Most commercial printers find themselves with a product mix today that is still heavily invested in print for the purposes of marketing their customer’s businesses. This is the portion of the print industry that is taking the biggest hit from powerful digital alternatives. E-mail is incredibly cheap, track-able, and easy to deploy. Google and the social networks are making it brilliantly simply to advertise on their platforms. With all digital alternatives, the ability to precisely measure the effectiveness of your marketing efforts is an obvious advantage over print.

What is your current product and services mix based on product class (the business results your customers are seeking from the use of your services)? Most printers can’t immediately answer that question because they think about their business from a manufacturing standpoint. Printers can tell me the breakdown between digital, offset, and wide-format, but they can’t tell me the breakdown between transactional, compliance, product cost of goods (e.g. labels/packaging), marketing/promotion, directional signage, or education to name a few reasons why your customers might be printing with you. In order to really understand your business in today’s competitive environment, you have to understand what your customers are trying to achieve with your products and services.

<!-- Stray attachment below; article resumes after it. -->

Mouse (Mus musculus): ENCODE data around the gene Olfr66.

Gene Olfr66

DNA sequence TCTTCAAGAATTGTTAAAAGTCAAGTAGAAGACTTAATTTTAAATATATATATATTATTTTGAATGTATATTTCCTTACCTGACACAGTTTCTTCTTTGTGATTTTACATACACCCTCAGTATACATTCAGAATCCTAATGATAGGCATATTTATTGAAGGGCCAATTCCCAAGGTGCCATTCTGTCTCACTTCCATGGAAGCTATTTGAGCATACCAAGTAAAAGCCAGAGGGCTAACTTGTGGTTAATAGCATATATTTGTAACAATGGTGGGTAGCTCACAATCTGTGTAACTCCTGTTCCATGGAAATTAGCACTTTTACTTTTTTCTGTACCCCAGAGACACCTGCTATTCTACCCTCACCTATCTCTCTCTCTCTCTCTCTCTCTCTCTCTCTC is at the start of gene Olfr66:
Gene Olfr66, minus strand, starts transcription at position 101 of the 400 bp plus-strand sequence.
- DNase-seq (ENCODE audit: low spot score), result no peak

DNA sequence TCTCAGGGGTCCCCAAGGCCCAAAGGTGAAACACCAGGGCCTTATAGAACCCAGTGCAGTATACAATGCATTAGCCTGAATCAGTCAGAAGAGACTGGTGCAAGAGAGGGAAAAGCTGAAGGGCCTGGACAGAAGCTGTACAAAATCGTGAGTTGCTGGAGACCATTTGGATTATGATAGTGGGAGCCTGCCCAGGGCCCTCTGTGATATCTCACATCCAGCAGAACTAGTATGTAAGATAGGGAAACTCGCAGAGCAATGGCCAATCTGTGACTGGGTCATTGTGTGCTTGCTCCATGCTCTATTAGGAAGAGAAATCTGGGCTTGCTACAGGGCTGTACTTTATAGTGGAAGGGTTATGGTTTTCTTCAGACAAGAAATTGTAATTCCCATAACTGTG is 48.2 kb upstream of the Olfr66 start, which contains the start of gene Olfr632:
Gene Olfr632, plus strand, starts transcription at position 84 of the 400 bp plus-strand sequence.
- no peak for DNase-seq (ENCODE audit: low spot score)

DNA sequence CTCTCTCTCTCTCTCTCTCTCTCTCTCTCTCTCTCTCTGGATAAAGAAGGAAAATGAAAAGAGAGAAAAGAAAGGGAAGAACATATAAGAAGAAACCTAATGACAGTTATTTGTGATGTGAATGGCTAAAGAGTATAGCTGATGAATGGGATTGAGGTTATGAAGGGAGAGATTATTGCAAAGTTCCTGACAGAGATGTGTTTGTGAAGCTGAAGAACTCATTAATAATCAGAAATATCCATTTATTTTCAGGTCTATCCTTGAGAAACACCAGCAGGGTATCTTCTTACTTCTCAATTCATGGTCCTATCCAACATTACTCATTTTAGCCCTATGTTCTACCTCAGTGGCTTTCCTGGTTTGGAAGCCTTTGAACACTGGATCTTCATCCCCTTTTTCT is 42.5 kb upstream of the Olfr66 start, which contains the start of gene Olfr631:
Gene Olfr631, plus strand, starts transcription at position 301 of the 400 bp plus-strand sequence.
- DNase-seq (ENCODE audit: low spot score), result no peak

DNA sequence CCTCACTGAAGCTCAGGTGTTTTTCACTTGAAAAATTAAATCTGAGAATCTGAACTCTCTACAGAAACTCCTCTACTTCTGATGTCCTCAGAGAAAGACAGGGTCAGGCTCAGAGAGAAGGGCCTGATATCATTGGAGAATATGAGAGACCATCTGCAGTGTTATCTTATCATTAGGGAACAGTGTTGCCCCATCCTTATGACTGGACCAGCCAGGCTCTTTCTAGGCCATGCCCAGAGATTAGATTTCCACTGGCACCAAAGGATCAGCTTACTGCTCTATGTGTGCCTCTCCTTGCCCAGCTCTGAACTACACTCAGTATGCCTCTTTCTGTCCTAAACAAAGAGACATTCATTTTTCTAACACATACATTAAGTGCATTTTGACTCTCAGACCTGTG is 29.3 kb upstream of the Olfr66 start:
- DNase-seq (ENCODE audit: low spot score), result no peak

If you’re in the business of helping customers market their business, then diversification means you have to expand your product offerings beyond the medium of print in order to be thriving in 2020. Marketing budgets are moving from print to their digital alternatives (e.g. online display ads, search engine marketing, e-mail, and social).

So we came up with this industry term, “marketing service provider” to name where you want to end up. Yet, we failed to see where you were starting from and the steps required for you to evolve from a manufacturing focused business (very internally focused) to a sales and solution business (very externally focused). Being an excellent print manufacturer does not set you up to be an excellent marketing services provider – they are in fact very different skills as well as mindsets. During the decades when print was dominate; the market needed lots of great print manufacturers. Now that print is one of many alternatives, the market wants externally facing businesses that are focused more on their customer’s business than their own.